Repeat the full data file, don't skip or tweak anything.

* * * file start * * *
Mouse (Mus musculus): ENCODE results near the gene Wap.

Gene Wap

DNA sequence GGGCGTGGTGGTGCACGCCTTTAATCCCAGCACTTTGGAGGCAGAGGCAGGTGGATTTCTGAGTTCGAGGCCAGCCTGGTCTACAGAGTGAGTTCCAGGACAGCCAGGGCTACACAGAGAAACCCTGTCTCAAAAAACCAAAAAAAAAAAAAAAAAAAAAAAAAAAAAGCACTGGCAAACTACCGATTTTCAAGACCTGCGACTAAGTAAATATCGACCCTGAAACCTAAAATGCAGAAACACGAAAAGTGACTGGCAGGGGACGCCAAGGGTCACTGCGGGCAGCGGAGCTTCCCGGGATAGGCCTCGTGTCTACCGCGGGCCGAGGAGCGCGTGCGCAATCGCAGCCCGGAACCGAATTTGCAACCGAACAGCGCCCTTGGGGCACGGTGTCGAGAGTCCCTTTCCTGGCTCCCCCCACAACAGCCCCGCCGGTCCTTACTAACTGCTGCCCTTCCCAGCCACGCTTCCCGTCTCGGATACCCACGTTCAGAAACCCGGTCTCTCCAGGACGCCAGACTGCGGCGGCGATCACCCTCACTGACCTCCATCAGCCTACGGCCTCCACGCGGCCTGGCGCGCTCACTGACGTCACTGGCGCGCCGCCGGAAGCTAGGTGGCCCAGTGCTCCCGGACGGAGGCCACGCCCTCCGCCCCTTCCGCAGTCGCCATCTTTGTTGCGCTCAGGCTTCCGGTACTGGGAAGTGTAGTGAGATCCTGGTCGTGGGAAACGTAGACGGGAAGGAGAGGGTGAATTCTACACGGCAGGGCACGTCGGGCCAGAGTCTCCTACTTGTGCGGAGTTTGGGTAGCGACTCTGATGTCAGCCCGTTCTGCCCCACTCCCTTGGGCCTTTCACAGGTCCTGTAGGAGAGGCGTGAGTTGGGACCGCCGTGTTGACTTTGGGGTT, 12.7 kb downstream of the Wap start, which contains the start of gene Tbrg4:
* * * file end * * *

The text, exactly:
Mouse (Mus musculus): ENCODE results near the gene Wap.

Gene Wap

DNA sequence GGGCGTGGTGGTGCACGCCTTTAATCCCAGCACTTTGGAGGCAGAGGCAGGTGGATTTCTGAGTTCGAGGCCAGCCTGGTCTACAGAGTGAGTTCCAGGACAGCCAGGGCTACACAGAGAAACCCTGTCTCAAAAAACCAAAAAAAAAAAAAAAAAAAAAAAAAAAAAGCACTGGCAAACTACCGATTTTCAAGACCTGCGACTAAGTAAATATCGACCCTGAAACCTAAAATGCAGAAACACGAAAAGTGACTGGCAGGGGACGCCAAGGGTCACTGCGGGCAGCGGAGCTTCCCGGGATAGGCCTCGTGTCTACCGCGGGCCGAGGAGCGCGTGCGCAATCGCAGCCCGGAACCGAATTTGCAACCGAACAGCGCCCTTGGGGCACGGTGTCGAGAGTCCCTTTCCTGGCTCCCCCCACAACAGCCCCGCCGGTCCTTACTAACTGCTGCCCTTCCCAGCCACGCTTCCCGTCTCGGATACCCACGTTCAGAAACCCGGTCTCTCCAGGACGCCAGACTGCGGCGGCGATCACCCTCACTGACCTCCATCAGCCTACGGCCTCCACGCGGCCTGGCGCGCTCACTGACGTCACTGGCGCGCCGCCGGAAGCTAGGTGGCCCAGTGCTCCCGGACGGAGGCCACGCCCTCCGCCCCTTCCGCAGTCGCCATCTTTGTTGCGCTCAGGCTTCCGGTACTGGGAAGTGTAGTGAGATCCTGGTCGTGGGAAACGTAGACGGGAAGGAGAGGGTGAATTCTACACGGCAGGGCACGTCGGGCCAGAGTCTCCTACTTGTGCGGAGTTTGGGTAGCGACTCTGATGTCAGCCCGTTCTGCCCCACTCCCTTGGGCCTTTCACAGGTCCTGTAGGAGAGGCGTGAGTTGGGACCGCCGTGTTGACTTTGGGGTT, 12.7 kb downstream of the Wap start, which contains the start of gene Tbrg4: